Sep. 11th, 2010

jauncourt: (red)
I was awakened this morning at about 8:45 by the emergency notification PA system broadcasting Taps, followed by a pause (moment of silence, I have to assume), and a man's voice saying "So. Here we are."

This is a new development in the observation of a national day of mourning, as the PA system in question wasn't used for this last year, and did not exist before that.

Instead of making me think of the tragedy in question, this instead made me think of other, similar, tragedies and how they were affected by the available news coverage of their relative times/places. The Lusitania, Pearl Harbor (most similar ideology-wise), the Hindenburg (probably closest in character, news-coverage-wise), the Titanic, the 1906 earthquake, Loma Prieta, the Tsunami. All of which are horrible either in body count or sheer destruction, and all of which were watched as closely as possible by the news.

Hindenburg is most similar, coverage-wise, because it was covered almost-live on the radio. People who heard it broadcast felt as though they were there, with all the horror and helplessness that came with it. I have also thought on Pearl Harbor, and how we have long since stopped widely observing a day of mourning for that event. I have to wonder if it is not so much the freshness of the currently mourned tragedy as the fact that nearly everyone with a television in this hemisphere watched it as it happened, and many throughout the world did as well. And that every year, for week surrounding the official day of mourning, we collectively reopen the wound by rebroadcasting all the footage available, with more retrospective coverage tacked one for good measure.

I don't think it's that we won't let it become history, or I hope it's not that. I think it's awful to keep it SO fresh for so long. It disrupts the healing process. Human beings are capable of healing and going on, and we tell stories, but never before in our history has it been possible to completely relive a collective traumatic experience (however vicarious) of this magnitude. For most of us, what we need to heal is the acute sense that we witnessed a horror and did not a single thing to save all those people. The fact that we could not have, any of us, even if we had been right beside the EMS personnel who died trying to do exactly that, means nothing. The distance that seperated all of us from the event means nothing.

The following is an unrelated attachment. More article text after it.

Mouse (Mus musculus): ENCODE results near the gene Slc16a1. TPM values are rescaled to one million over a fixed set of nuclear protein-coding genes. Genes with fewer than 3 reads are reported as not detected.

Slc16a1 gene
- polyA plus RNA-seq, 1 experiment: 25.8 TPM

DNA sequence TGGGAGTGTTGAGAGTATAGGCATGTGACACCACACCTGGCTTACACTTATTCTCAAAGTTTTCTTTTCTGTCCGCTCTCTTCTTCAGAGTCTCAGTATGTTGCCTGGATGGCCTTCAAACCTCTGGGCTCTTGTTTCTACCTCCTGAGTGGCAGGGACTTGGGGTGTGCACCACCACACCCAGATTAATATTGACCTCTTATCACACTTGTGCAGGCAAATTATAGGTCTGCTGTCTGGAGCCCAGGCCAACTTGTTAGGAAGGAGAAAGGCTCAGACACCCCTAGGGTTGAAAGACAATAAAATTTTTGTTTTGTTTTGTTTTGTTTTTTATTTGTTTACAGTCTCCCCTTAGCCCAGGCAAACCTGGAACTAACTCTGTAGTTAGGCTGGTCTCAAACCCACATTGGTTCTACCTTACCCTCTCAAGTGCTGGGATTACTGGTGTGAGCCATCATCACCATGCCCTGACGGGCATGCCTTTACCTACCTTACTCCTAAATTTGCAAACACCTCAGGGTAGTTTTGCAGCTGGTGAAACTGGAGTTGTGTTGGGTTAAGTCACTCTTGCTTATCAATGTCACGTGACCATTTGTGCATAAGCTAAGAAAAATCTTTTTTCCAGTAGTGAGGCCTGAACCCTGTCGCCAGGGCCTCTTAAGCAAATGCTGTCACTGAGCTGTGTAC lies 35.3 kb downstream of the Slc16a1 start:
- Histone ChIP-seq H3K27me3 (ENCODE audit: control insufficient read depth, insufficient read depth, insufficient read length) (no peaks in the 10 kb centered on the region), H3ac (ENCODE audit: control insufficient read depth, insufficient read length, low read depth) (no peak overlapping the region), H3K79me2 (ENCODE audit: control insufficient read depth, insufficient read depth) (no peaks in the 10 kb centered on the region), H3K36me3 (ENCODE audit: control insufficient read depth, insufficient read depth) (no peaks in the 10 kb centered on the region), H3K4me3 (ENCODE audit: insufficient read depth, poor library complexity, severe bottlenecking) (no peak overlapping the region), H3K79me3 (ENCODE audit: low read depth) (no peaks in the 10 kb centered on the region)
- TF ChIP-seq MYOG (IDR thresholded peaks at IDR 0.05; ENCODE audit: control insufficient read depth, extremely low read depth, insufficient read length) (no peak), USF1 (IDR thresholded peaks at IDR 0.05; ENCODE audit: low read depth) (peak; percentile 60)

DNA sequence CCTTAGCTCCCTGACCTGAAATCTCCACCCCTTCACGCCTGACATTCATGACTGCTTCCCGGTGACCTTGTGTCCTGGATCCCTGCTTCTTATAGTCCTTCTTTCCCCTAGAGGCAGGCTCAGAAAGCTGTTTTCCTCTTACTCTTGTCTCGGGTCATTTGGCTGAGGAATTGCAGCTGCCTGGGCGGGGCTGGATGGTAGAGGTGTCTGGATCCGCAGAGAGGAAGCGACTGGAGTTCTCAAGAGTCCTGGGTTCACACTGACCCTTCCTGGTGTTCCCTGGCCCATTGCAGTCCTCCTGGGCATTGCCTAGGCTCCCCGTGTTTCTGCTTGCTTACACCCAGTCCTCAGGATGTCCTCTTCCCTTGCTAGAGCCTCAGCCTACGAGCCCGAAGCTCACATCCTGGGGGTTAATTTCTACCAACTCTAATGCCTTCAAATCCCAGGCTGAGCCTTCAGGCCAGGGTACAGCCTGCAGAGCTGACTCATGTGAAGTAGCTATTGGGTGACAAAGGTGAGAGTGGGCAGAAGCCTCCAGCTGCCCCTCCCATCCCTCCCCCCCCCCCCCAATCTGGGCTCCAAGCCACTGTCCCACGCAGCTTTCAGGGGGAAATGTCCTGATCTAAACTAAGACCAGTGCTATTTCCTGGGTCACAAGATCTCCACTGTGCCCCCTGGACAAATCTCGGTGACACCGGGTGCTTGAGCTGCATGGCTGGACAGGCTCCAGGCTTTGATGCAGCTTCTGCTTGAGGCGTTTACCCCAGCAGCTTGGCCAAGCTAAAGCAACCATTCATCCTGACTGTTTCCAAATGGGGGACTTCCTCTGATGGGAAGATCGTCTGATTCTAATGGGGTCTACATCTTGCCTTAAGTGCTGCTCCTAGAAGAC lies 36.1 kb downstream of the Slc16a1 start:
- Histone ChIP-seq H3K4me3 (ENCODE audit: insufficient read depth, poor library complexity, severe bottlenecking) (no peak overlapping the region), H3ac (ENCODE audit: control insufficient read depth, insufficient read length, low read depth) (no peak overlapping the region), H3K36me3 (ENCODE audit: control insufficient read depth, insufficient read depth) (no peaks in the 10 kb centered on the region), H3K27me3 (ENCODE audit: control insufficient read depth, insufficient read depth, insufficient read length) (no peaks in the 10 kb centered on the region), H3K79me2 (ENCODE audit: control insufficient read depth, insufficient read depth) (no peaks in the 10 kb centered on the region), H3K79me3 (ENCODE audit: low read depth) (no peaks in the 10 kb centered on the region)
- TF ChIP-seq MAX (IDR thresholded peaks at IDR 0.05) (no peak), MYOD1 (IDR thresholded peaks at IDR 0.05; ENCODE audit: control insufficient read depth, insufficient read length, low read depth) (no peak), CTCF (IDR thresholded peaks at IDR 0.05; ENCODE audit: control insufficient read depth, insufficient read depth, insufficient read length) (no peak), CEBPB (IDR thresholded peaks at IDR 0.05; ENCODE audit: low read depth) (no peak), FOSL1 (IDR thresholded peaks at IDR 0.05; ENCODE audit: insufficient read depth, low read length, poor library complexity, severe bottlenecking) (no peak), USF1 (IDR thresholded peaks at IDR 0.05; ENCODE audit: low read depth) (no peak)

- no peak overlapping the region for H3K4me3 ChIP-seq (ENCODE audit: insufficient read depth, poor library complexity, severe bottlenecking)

We still feel the guilt. We still feel the sorrow. We still feel the helplessness. We keep peeling the scab and it will never heal in a good way if we do that. The intolerance that is rampant currently, the fetishization of a mythical Other and a mythical Us, are the largest symptoms of this emotional scar we keep working at. Knowledge is good. This? This isn't. This is propaganda. It cheapens the memory, by preventing it from becoming one.

My point, I suppose, is that I don't think rebroadcasting the crashes and the collapse to those who already saw them too many times is good for any of us. A better memorial would be a reading of names, a showing of faces, a memorial service with representatives of all faiths and perhaps eulogies for those who died who chose not to practice a faith.

And maybe, just maybe, stop trying to make it a scar on all of our psyches. It's there, we will never forget. The honorable, sensitive thing to do is to stop hurting everyone annually for ratings.

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